Joe Biden Invokes Lincoln in Plea for Unity, an End to 'Uncivil War'

President Joe Biden invoked President Abraham Lincoln in his inaugural address, asking people to come together and end the "uncivil war."

Biden's swearing in came against the backdrop of a tumultuous 10 weeks since the election, filled with a divisiveness that drew comparisons to the Civil War and Great Depression.

During his speech, Biden turned the clock back more than 150 years to Lincoln signing the Emancipation Proclamation. Lincoln said it would be the act that put his name in history books, adding "my whole soul is in it."

"On this January Day my whole soul is in this. Bringing America together. Uniting our people. Uniting our nation. And I ask every American to join me in this cause," Biden said. "We must end this uncivil war that pits red against blue, rural versus urban, conservative versus liberal. We can do this if we open our souls instead of hardening our hearts. If we show a little tolerance and humility and if we're willing to stand in the other person's shoes."

On the eve of the Civil War, Lincoln addressed the nation as president for the first time, choosing to tackle the topic of succession head-on. He acknowledged the frustration and anger in the south and the heightened emotions occurring across the union. However, he urged people to come together because the United States was indestructible except by "some action not provided for in the instrument itself."

"We are not enemies, but friends. We must not be enemies. Though passion may have strained, it must not break our bonds of affection," Lincoln said. "The mystic chords of memory, stretching from every battle-field, and patriot grave, to every living heart and hearth-stone, all over this broad land, will yet swell the chorus of the Union, when again touched, as surely they will be, by the better angels of our nature."

joe biden inauguration lincoln speech unity
President Joe Biden delivers his inaugural address on the West Front of the U.S. Capitol on Wednesday in Washington, D.C. Alex Wong/Getty

Biden also must lead a divided nation as Lincoln did, and just two weeks the country ago saw rioters break into the Capitol. After a weeks-long legal battle to overturn the election results in President Donald Trump's favor, Congress convened on January 6 to certify the electoral votes.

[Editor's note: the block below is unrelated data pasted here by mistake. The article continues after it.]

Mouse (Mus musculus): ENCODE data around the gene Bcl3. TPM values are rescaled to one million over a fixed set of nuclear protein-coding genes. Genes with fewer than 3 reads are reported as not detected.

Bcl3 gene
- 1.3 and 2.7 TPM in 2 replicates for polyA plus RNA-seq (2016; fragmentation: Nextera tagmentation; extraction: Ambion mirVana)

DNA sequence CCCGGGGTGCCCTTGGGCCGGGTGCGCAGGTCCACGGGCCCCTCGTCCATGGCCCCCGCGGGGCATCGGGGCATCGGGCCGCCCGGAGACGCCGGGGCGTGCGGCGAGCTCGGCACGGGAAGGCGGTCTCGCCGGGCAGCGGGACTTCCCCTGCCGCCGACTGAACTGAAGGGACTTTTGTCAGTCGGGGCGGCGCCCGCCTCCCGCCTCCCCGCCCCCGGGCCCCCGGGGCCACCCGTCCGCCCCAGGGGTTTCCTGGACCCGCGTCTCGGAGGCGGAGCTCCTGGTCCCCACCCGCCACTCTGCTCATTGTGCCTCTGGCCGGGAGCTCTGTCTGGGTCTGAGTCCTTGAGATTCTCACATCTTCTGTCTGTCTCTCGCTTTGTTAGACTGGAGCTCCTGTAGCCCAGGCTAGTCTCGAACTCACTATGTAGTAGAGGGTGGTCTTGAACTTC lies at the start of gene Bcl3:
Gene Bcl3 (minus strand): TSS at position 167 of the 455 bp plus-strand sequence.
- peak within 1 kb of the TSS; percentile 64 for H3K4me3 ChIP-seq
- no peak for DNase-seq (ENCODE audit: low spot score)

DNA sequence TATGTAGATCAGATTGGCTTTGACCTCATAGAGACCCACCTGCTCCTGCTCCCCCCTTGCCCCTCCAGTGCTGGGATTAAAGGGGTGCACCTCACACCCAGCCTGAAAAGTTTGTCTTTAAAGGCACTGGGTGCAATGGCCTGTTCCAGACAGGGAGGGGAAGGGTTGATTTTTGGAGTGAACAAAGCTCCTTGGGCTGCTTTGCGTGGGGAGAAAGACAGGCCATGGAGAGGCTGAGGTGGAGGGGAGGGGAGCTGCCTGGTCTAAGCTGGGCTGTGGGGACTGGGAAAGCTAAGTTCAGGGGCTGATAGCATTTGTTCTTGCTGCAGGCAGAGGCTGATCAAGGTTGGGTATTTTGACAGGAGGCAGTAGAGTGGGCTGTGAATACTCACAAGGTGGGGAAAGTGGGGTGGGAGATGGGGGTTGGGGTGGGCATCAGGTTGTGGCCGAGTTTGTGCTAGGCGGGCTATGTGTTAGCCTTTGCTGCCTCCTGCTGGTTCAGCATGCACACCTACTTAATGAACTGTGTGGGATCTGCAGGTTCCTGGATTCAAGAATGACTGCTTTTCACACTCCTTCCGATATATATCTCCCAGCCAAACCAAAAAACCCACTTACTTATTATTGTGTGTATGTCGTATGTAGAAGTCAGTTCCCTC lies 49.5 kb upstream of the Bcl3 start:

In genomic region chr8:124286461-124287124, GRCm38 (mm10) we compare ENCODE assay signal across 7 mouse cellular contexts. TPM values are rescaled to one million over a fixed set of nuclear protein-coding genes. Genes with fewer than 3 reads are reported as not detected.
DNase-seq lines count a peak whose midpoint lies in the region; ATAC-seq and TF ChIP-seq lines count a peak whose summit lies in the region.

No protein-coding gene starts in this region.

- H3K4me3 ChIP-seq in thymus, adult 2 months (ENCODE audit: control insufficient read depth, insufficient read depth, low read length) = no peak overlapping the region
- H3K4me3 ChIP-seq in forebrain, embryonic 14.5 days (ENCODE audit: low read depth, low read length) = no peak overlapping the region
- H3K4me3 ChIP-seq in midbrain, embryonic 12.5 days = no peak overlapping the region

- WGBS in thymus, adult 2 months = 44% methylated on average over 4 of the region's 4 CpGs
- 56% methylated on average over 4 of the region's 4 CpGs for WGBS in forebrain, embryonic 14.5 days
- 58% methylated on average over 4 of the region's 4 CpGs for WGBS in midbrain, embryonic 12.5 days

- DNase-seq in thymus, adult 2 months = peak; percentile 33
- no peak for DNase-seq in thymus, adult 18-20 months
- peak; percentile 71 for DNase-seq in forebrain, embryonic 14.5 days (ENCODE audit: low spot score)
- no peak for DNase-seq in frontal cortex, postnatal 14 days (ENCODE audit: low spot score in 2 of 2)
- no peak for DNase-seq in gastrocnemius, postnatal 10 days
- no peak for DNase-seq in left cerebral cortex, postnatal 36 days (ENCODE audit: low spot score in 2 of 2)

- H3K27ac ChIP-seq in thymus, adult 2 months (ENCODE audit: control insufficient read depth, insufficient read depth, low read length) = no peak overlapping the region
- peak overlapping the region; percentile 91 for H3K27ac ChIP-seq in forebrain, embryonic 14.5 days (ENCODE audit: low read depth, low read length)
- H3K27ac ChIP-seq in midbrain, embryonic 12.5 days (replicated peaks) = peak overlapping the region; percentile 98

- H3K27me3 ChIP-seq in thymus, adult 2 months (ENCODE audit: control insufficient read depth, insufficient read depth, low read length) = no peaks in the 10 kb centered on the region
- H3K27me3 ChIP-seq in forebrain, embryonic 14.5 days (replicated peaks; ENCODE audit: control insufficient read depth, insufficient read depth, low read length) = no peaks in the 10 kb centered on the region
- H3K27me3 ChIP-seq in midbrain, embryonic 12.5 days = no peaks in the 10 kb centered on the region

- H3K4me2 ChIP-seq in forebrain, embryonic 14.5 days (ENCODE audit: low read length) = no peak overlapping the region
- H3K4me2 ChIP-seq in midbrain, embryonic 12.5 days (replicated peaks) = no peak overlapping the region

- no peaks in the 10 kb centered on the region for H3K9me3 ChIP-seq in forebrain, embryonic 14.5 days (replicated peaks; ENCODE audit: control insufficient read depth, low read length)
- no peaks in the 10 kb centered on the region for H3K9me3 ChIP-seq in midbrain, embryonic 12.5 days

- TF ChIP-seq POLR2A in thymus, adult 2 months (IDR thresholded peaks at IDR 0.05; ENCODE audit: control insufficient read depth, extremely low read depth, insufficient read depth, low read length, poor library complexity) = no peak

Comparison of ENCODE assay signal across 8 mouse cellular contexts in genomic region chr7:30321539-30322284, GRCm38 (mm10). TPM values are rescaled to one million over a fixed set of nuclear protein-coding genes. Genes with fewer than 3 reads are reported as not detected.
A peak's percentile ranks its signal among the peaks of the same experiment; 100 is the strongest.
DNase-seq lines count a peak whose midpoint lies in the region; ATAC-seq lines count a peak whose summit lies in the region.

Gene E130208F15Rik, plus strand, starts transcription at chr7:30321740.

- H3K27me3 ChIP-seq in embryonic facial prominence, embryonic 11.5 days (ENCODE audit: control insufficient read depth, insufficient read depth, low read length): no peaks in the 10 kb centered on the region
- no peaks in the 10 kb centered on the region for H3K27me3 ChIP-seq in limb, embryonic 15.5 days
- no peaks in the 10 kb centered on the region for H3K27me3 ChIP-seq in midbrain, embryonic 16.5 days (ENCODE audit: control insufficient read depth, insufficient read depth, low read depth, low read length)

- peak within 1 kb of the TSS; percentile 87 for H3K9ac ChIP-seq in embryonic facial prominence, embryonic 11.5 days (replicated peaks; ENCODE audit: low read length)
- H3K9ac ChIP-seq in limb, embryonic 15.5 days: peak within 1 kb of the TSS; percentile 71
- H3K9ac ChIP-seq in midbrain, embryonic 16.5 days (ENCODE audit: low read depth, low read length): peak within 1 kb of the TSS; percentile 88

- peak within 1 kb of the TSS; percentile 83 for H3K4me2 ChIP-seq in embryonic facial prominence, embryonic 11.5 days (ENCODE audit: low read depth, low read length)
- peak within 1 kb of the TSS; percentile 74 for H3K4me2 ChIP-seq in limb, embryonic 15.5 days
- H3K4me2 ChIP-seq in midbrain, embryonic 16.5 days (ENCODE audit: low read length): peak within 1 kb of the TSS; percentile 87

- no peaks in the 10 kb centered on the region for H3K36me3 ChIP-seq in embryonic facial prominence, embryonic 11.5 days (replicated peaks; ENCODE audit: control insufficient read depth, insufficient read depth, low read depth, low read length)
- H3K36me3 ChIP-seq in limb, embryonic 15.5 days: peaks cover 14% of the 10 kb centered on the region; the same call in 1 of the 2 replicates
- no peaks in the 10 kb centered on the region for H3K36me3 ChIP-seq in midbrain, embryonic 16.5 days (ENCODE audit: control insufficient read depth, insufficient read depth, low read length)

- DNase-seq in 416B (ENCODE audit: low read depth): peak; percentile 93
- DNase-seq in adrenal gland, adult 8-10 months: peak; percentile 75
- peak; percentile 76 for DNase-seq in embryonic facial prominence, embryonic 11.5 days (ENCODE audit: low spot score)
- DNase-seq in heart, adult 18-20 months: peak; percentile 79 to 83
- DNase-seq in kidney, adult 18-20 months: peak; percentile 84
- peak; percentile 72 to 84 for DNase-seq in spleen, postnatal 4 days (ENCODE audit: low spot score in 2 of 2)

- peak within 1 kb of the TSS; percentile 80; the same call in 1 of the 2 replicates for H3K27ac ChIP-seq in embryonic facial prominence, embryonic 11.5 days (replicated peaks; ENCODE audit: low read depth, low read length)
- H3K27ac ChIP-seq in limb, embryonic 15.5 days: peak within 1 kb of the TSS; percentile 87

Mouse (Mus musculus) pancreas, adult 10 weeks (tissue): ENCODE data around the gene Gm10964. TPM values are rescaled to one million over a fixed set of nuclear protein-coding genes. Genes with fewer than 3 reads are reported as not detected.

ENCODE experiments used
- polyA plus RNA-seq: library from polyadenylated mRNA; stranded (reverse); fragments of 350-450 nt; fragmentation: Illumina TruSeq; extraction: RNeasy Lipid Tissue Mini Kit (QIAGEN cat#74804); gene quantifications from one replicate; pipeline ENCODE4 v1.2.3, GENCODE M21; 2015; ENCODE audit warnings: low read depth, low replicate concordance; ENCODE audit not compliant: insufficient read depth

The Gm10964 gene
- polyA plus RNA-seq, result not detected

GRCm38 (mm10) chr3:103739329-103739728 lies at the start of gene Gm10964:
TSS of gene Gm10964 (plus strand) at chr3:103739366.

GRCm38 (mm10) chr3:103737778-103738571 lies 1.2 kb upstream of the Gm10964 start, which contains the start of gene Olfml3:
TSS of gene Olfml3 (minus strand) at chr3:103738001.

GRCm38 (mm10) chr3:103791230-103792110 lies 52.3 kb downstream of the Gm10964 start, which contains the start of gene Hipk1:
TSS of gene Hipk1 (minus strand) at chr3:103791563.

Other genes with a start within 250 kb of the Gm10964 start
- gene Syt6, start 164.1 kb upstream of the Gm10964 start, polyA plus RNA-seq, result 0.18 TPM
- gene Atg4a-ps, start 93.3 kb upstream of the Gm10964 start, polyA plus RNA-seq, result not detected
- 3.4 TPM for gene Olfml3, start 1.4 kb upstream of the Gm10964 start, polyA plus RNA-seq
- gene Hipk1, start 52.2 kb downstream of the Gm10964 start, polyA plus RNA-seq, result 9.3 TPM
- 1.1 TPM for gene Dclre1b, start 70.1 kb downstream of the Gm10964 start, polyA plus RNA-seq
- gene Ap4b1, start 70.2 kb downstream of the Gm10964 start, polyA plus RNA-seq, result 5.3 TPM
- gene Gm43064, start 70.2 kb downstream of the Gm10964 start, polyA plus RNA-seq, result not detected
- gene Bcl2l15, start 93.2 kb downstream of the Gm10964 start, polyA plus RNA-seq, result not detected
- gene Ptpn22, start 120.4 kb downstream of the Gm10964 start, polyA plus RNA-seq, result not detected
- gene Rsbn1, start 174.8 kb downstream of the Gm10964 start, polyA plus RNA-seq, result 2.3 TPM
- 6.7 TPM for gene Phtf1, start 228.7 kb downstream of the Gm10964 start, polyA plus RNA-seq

As the House and Senate debated the validity of Arizona's electoral votes, a mob breached Capitol security, with some members making their way to the congressional chambers and legislators' offices. At least 300 people have been identified as suspects and more than 90 people were arrested, many of whom were charged federally.

Biden acknowledged the attack multiple times in his speech. He contrasted the violence seen at the Capitol with the Inauguration Day where "we come together as one nation, under God, indivisible to carry out the peaceful transfer of power."

Aware of the heightened emotions over the election, Biden attempted to sow confidence in him from those who didn't support him during the campaign. Leading up to his inauguration, he said he would be a president for all Americans, regardless of their political party. He never mentioned Trump by name but reiterated the message that he wasn't interested in pitting one side against the other.

"For all those who did not support us, hear me out as we move forward take a measure of me and my heart and if you still disagree so be it, that's democracy, that's America—the right to dissent peacefully," Biden said. "I will be a president for all Americans."

Outside of the divisiveness stemming from the election, Biden's taking over as the leader of millions of people experiencing increased pain from the economic fallout of the pandemic and frustration over the restrictions in place to help curb the spread of the outbreak.

FDR took over the presidency at the height of the Great Depression and in his first inaugural address, coined the phrase, "the only thing we have to fear is fear itself." Biden's taking over the White House amid a pandemic that drove unemployment to levels not seen since the Great Depression.

Biden acknowledged that many people viewed the future with "fear and trepidation" because they were worried about jobs and how they'd pay their bills. But, he encouraged people to go forward with the gusto and courage at the heart of the American way.

"The American story depends not on any one of us, not on some of us but on all of us. This is a great nation. We are good people," Biden said. "Our better angels will prevail ... We will master this rare and difficult hour ... When we do we'll write the next great chapter in the history of the United States of America."